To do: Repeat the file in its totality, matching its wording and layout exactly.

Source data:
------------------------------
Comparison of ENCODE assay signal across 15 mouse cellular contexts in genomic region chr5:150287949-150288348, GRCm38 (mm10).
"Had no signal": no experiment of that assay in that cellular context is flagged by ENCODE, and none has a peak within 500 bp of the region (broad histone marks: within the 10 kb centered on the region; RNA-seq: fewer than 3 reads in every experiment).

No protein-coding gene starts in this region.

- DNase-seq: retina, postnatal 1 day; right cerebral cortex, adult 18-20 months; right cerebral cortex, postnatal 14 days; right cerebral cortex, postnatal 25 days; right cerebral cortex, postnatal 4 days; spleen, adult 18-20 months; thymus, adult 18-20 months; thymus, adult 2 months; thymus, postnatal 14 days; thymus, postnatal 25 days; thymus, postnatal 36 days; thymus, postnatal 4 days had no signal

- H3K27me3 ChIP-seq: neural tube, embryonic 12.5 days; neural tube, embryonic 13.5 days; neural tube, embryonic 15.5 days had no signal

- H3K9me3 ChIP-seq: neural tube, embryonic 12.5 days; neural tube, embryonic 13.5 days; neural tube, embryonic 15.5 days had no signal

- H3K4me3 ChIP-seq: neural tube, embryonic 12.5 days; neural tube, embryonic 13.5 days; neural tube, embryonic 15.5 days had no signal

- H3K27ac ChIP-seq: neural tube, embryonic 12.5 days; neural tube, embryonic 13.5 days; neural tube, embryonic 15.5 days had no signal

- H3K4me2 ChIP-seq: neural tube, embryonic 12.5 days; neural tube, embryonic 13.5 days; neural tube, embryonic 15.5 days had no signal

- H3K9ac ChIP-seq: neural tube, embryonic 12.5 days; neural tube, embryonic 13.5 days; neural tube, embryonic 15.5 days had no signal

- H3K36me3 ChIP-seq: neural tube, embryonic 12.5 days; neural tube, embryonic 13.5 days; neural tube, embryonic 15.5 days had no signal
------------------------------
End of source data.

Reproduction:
Comparison of ENCODE assay signal across 15 mouse cellular contexts in genomic region chr5:150287949-150288348, GRCm38 (mm10).
"Had no signal": no experiment of that assay in that cellular context is flagged by ENCODE, and none has a peak within 500 bp of the region (broad histone marks: within the 10 kb centered on the region; RNA-seq: fewer than 3 reads in every experiment).

No protein-coding gene starts in this region.

- DNase-seq: retina, postnatal 1 day; right cerebral cortex, adult 18-20 months; right cerebral cortex, postnatal 14 days; right cerebral cortex, postnatal 25 days; right cerebral cortex, postnatal 4 days; spleen, adult 18-20 months; thymus, adult 18-20 months; thymus, adult 2 months; thymus, postnatal 14 days; thymus, postnatal 25 days; thymus, postnatal 36 days; thymus, postnatal 4 days had no signal

- H3K27me3 ChIP-seq: neural tube, embryonic 12.5 days; neural tube, embryonic 13.5 days; neural tube, embryonic 15.5 days had no signal

- H3K9me3 ChIP-seq: neural tube, embryonic 12.5 days; neural tube, embryonic 13.5 days; neural tube, embryonic 15.5 days had no signal

- H3K4me3 ChIP-seq: neural tube, embryonic 12.5 days; neural tube, embryonic 13.5 days; neural tube, embryonic 15.5 days had no signal

- H3K27ac ChIP-seq: neural tube, embryonic 12.5 days; neural tube, embryonic 13.5 days; neural tube, embryonic 15.5 days had no signal

- H3K4me2 ChIP-seq: neural tube, embryonic 12.5 days; neural tube, embryonic 13.5 days; neural tube, embryonic 15.5 days had no signal

- H3K9ac ChIP-seq: neural tube, embryonic 12.5 days; neural tube, embryonic 13.5 days; neural tube, embryonic 15.5 days had no signal

- H3K36me3 ChIP-seq: neural tube, embryonic 12.5 days; neural tube, embryonic 13.5 days; neural tube, embryonic 15.5 days had no signal